The trekking from the village of Challway to lunch at La Playa is when you make the noticeable change from the mountains down into the jungle. Trickling streams amongst the sub-alpine plains give way to raging waterfalls and streams .There are a number of river crossings across bridges constructed from simple tree logs and branches, and it’s the kind of scenery that you expect a massive python or puma to lurch out at you at any given moment, although allegedly no pythons exist here and pumas are exceptionally rare. the vista of the river valley and the occasional stream crossings are enough to occupy your mind for the 4 hour trek down to lunch.
The area known as La Playa is our lunch place, here that the mosquitos and gnats start coming out in force, So the insect repellent will be our best best way to keep them away.
We continue BY CAR to the Hydroelectric Plant. 913 meters (2995 ft) in 1 hour.
The Hydroelectric Plant is also the end of the train line from Cusco to Machu Picchu. Hydro is actually farther than Machu Picchu town on the train. It is mainly used by locals.
The walk to Aguas Calientes is along the train tracks.
Trekking to Machu Picchu along the train line is much more enjoyable than we anticipated as a wide path undulates beside the tracks. Almost the entire distance is shaded by jungle foliage, trees and flowers, the incline is very gradual. This is the perfect "cool down" after 4 days of trekking.
We can tell that we are getting close to our destination of Aguas Calientes: we notice more and more "clean looking" trekkers in fancy clothes looking very fresh... they are day trippers!. We are only a short walk away from a hot shower. The first in 4 days!
There are no words to describe the joy of seeing the town of Aguas Calientes, the tired legs are quickly forgotten as we are near our hotel. Not only would we get to take a hot shower, but also sleep in a real bed... Hurra!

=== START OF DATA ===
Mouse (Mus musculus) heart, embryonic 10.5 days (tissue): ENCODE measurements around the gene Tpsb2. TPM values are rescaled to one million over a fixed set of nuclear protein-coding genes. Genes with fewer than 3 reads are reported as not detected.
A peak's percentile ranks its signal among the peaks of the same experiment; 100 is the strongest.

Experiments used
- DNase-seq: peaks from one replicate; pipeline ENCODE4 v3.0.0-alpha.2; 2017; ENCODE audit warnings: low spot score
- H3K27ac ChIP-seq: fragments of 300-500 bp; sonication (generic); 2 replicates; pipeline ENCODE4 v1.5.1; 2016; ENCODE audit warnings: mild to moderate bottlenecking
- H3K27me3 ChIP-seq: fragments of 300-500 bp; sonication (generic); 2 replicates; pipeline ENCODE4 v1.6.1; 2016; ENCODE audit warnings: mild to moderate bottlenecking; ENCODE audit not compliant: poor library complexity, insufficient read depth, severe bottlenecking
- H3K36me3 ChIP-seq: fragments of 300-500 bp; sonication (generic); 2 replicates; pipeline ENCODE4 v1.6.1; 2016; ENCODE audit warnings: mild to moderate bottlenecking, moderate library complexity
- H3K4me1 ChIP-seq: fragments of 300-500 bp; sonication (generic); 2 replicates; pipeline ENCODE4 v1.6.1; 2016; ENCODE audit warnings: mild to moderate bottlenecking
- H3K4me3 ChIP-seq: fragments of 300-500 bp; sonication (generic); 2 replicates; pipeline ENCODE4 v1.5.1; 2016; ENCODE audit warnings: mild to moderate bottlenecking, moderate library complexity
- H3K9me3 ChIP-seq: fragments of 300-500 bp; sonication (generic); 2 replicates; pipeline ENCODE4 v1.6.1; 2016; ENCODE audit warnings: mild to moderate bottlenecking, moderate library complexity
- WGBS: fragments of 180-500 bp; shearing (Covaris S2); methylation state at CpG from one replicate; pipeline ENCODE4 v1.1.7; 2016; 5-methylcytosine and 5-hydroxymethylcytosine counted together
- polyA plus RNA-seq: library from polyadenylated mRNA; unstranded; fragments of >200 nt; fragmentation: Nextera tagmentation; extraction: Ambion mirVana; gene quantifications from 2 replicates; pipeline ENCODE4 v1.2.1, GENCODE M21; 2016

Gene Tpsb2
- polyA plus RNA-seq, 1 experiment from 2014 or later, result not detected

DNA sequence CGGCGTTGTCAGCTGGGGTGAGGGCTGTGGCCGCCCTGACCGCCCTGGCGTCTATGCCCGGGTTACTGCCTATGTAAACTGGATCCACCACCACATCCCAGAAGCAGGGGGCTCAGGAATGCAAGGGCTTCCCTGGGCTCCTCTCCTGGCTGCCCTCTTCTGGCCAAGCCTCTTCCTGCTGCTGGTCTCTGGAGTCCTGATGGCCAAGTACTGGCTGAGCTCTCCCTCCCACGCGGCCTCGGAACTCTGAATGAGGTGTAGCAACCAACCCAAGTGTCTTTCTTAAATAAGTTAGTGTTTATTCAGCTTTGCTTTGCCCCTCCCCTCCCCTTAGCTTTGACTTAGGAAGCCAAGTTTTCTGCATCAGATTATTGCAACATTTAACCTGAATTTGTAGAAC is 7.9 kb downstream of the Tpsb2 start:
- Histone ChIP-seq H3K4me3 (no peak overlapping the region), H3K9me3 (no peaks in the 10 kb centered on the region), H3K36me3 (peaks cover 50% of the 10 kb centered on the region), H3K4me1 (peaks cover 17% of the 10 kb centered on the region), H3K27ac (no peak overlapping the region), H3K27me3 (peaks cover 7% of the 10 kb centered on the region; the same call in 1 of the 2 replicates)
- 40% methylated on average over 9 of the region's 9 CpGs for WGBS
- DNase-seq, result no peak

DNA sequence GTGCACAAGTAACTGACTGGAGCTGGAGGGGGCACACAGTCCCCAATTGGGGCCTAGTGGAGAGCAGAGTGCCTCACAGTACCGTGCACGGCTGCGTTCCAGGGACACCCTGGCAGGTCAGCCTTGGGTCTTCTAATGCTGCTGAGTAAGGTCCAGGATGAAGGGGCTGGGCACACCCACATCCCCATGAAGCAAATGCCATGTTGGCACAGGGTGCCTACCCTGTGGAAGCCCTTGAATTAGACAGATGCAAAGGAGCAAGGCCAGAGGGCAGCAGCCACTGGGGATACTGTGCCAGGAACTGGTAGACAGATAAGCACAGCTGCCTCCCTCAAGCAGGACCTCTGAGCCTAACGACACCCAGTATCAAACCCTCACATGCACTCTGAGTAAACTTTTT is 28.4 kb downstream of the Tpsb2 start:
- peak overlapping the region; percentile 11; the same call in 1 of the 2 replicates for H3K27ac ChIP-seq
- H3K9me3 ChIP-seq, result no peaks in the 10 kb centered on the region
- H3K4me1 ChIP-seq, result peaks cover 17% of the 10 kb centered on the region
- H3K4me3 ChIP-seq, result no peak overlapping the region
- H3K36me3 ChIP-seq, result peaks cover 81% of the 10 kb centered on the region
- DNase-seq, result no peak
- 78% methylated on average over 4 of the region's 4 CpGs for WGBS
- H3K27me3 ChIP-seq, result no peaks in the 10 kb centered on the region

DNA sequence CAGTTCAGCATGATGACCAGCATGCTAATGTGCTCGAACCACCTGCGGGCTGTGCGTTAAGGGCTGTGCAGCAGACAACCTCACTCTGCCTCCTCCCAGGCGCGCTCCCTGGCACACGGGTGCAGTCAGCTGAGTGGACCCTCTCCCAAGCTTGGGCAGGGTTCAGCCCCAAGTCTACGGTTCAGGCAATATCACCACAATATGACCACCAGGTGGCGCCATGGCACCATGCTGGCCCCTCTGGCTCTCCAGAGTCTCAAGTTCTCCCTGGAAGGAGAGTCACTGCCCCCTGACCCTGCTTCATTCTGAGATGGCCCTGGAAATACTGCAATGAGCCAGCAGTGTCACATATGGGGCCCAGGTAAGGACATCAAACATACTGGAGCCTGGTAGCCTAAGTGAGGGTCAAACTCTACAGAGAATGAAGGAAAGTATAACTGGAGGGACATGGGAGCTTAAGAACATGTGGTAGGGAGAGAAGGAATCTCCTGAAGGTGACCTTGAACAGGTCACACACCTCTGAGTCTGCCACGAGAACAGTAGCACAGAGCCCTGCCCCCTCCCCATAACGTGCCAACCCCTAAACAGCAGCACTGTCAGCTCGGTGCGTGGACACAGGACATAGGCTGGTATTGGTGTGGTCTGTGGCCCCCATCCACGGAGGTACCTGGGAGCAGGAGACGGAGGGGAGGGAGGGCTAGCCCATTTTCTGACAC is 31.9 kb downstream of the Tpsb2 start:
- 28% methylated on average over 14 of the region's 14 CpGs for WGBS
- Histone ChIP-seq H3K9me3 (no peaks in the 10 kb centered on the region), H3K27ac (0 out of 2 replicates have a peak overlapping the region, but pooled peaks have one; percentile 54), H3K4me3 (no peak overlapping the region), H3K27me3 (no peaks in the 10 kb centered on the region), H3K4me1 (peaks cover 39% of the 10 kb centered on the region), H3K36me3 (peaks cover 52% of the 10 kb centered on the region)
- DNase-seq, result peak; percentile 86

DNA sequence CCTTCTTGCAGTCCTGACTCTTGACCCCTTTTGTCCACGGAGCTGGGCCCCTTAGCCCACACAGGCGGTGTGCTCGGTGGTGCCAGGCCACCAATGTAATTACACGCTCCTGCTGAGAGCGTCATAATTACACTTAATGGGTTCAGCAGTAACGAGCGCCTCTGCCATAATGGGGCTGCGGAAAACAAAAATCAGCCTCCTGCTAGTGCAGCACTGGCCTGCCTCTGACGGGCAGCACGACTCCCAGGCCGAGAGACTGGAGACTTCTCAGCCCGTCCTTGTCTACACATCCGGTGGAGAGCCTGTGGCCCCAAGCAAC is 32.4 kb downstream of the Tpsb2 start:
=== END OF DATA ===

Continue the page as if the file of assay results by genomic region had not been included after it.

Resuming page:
We all meet for dinner at a restaurant and get a plan for our next day.
Overnight in hostal in a soft bed. !you gonna love it! Won´t want to get up of bed? Come on ,You must do it. Tomorrow is Machu Picchu! dream with it!
We catch a bus from Aguas Calientes to Machu Picchu, the buses start running from 5:30-6am. What does this mean? This means that all the people who took the 1st bus are most likely going to get to Macchu Picchu before others and be the first enjoying the Sunrise, also well rested and relaxed and with full of energy for climb Huayna Picchu mountain or Machupicchu mountain if you decide it.
Macchu Picchu is an incredible spectacle of architecture, culture, and history.
Macchu Picchu is special, and watching the sun break the mountains and illuminate the city of stone is a once in a lifetime opportunity.
The setting for the ancient city is absolutely stunning, and the feeling of reaching it by foot over 5 days of such intense physical exertion and the swath of rugged terrain that you’ve since left behind makes the entire moment of standing atop Macchu Picchu much more rewarding than had you simply taken a train from Cusco and then a bus to the top.
Overall this journey is highly recommended, just be sure to bring some good rain gear, some really strong bug repellent, and be prepared for an absolute madhouse on the final day of the trek “cause after 10 am thousands of tourist are coming from Cusco in a day trip to Machupicchu.
Ok, so here’s the deal with Huayna Picchu. Only the first 400 people who got to the entrance fees can climb Huayna Picchu, the famous little mountain that sits inside of Macchu Picchu. 200 hundred people at 7:00 am and other 200 hundred at 10:00 am. If you want to do it, please let us know at the moment of your reservation.
At 6:45p.m. (depending on availability), you will be taking a train to Ollantaytambo and from there; a bus will drive you to Cusco.